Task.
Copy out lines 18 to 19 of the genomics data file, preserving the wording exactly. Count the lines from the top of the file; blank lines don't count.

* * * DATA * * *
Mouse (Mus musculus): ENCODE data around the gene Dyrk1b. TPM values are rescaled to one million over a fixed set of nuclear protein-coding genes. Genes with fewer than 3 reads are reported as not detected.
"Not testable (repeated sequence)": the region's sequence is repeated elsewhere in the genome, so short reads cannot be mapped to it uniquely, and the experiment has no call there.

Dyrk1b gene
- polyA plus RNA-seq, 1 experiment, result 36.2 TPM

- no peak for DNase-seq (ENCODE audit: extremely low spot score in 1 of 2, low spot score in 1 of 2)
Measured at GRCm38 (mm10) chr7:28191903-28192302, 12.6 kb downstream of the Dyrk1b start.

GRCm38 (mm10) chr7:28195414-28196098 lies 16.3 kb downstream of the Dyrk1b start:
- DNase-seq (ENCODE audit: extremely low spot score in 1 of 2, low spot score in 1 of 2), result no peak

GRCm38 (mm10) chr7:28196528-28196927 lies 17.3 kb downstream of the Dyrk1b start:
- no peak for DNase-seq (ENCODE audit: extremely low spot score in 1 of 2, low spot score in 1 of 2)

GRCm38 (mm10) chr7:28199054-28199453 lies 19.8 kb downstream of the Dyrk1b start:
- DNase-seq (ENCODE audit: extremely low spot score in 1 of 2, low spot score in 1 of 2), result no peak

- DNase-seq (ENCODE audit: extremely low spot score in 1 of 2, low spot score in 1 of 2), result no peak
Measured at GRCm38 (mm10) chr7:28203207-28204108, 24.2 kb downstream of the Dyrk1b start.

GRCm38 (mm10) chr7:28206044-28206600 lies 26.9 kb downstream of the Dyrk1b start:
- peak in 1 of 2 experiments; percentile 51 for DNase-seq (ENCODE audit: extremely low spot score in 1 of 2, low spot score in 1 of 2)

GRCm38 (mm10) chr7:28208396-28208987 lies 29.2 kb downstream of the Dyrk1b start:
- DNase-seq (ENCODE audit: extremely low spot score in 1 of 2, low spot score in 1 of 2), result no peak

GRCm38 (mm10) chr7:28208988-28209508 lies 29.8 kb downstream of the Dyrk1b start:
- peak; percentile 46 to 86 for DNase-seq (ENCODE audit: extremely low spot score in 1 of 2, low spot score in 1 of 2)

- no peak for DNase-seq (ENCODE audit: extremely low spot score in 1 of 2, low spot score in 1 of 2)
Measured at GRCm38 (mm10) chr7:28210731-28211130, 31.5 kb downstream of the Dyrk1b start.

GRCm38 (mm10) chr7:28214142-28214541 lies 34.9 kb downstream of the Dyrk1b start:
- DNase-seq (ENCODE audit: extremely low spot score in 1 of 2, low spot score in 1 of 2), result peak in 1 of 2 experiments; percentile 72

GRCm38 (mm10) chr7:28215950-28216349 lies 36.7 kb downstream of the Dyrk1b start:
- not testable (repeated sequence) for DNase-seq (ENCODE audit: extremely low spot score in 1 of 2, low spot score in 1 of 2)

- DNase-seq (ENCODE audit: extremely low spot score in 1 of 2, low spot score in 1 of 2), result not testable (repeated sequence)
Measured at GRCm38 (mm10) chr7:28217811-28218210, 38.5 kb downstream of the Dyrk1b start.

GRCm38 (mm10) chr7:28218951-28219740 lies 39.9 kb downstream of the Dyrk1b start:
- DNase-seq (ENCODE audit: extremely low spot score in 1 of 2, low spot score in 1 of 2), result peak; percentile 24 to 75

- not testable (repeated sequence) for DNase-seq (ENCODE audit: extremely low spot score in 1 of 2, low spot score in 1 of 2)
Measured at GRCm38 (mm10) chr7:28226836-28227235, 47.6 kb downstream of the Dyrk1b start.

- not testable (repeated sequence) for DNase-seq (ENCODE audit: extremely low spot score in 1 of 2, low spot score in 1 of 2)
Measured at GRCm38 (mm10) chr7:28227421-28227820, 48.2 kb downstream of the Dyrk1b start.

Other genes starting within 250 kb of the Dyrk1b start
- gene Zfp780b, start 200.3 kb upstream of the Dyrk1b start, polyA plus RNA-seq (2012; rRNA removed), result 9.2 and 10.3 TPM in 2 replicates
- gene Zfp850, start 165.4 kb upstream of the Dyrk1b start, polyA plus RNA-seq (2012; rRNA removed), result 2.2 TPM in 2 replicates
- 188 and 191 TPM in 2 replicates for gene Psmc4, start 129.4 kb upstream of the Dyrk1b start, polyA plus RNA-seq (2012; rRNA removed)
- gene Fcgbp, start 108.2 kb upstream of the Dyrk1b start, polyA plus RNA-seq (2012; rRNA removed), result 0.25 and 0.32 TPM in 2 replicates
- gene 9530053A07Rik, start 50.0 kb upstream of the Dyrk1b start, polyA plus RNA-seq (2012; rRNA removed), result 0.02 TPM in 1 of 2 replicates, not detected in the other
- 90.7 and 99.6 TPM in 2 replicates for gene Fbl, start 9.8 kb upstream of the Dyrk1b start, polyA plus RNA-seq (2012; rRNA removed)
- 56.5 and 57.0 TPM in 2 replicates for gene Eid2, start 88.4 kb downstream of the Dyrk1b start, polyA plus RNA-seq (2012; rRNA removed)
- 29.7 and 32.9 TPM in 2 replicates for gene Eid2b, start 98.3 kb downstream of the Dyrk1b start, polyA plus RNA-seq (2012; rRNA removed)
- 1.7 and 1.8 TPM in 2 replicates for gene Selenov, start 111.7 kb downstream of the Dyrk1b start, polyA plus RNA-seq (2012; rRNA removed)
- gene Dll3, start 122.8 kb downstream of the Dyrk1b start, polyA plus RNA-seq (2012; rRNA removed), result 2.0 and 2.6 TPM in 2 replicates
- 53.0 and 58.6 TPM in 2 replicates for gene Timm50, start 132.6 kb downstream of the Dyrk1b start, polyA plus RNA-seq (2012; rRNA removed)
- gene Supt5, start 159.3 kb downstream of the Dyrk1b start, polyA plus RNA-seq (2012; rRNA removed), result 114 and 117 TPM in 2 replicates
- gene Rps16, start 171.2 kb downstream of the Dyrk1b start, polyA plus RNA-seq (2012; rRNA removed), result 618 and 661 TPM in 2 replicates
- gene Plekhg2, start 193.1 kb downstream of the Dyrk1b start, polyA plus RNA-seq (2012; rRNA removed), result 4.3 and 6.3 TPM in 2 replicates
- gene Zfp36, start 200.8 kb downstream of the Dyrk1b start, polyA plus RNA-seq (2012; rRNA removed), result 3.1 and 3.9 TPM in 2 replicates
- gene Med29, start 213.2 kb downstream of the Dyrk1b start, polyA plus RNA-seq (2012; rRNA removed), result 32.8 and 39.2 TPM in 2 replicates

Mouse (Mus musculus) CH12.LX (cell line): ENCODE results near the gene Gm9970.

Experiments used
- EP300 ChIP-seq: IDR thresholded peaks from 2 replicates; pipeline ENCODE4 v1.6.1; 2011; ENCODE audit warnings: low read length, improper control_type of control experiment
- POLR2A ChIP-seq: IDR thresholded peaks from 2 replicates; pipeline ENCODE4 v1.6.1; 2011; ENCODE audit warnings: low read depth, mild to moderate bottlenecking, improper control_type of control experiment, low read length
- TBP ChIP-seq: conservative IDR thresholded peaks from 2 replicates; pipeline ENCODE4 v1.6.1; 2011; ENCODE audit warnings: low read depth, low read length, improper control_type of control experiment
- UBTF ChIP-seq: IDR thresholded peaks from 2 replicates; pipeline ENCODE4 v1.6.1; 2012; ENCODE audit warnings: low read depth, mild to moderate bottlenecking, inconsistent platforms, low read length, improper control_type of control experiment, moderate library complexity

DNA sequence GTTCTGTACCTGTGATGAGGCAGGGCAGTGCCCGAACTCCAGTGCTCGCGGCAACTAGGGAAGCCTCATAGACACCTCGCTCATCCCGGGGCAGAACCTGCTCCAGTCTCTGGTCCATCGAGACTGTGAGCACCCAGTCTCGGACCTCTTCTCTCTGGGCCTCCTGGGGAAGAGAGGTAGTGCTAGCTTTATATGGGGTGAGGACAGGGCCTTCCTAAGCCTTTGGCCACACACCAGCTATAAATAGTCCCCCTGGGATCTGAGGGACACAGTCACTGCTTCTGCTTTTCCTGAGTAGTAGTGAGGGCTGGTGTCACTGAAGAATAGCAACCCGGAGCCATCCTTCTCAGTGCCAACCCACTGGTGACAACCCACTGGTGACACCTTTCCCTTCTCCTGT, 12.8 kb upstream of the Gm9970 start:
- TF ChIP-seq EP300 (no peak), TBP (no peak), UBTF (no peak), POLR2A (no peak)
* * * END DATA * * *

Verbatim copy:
- DNase-seq (ENCODE audit: extremely low spot score in 1 of 2, low spot score in 1 of 2), result no peak

GRCm38 (mm10) chr7:28208988-28209508 lies 29.8 kb downstream of the Dyrk1b start: